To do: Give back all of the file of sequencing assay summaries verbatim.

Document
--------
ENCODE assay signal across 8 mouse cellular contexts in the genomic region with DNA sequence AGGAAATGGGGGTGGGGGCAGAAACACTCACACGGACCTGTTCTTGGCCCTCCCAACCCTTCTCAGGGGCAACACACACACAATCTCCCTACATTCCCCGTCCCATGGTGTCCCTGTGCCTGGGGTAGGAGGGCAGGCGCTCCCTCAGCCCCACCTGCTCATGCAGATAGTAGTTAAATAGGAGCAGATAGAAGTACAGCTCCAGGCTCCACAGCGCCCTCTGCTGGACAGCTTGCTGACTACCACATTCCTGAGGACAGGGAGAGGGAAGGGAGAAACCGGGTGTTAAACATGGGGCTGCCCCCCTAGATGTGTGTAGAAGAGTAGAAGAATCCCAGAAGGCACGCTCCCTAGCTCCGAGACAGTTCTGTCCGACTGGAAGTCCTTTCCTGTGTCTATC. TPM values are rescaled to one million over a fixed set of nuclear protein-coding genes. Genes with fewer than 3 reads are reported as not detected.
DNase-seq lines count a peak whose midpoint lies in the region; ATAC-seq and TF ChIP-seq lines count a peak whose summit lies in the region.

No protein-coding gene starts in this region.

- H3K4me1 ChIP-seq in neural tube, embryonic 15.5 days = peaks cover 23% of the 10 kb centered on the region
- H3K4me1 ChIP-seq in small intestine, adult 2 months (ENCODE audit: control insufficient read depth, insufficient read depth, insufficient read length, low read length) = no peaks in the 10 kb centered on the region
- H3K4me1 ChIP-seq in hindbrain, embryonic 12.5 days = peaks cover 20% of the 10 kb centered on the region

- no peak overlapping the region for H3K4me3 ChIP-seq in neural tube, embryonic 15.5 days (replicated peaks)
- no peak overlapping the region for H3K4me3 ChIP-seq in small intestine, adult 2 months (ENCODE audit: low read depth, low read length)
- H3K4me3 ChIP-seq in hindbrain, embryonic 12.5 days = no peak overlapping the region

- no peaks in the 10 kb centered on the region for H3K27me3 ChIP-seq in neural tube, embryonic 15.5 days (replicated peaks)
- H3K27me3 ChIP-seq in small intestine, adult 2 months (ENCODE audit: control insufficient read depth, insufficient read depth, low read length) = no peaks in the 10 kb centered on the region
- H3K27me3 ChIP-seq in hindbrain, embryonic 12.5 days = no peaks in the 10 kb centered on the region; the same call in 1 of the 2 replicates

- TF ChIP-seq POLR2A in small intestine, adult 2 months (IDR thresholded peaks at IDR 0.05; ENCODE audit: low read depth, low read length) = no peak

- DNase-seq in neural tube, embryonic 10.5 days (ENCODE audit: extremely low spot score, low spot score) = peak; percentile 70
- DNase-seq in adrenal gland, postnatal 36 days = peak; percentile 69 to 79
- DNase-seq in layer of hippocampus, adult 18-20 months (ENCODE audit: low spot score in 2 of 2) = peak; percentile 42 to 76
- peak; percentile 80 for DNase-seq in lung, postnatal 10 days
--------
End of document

ENCODE assay signal across 8 mouse cellular contexts in the genomic region with DNA sequence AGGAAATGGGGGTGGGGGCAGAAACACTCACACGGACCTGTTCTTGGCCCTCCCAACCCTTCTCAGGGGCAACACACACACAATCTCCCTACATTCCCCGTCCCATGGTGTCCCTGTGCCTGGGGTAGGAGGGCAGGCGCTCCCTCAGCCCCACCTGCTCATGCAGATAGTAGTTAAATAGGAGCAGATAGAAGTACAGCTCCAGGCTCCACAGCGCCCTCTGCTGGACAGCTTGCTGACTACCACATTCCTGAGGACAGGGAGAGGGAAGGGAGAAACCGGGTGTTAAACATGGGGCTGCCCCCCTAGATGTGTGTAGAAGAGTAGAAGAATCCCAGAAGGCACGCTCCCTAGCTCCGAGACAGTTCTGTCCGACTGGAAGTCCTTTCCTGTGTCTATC. TPM values are rescaled to one million over a fixed set of nuclear protein-coding genes. Genes with fewer than 3 reads are reported as not detected.
DNase-seq lines count a peak whose midpoint lies in the region; ATAC-seq and TF ChIP-seq lines count a peak whose summit lies in the region.

No protein-coding gene starts in this region.

- H3K4me1 ChIP-seq in neural tube, embryonic 15.5 days = peaks cover 23% of the 10 kb centered on the region
- H3K4me1 ChIP-seq in small intestine, adult 2 months (ENCODE audit: control insufficient read depth, insufficient read depth, insufficient read length, low read length) = no peaks in the 10 kb centered on the region
- H3K4me1 ChIP-seq in hindbrain, embryonic 12.5 days = peaks cover 20% of the 10 kb centered on the region

- no peak overlapping the region for H3K4me3 ChIP-seq in neural tube, embryonic 15.5 days (replicated peaks)
- no peak overlapping the region for H3K4me3 ChIP-seq in small intestine, adult 2 months (ENCODE audit: low read depth, low read length)
- H3K4me3 ChIP-seq in hindbrain, embryonic 12.5 days = no peak overlapping the region

- no peaks in the 10 kb centered on the region for H3K27me3 ChIP-seq in neural tube, embryonic 15.5 days (replicated peaks)
- H3K27me3 ChIP-seq in small intestine, adult 2 months (ENCODE audit: control insufficient read depth, insufficient read depth, low read length) = no peaks in the 10 kb centered on the region
- H3K27me3 ChIP-seq in hindbrain, embryonic 12.5 days = no peaks in the 10 kb centered on the region; the same call in 1 of the 2 replicates

- TF ChIP-seq POLR2A in small intestine, adult 2 months (IDR thresholded peaks at IDR 0.05; ENCODE audit: low read depth, low read length) = no peak

- DNase-seq in neural tube, embryonic 10.5 days (ENCODE audit: extremely low spot score, low spot score) = peak; percentile 70
- DNase-seq in adrenal gland, postnatal 36 days = peak; percentile 69 to 79
- DNase-seq in layer of hippocampus, adult 18-20 months (ENCODE audit: low spot score in 2 of 2) = peak; percentile 42 to 76
- peak; percentile 80 for DNase-seq in lung, postnatal 10 days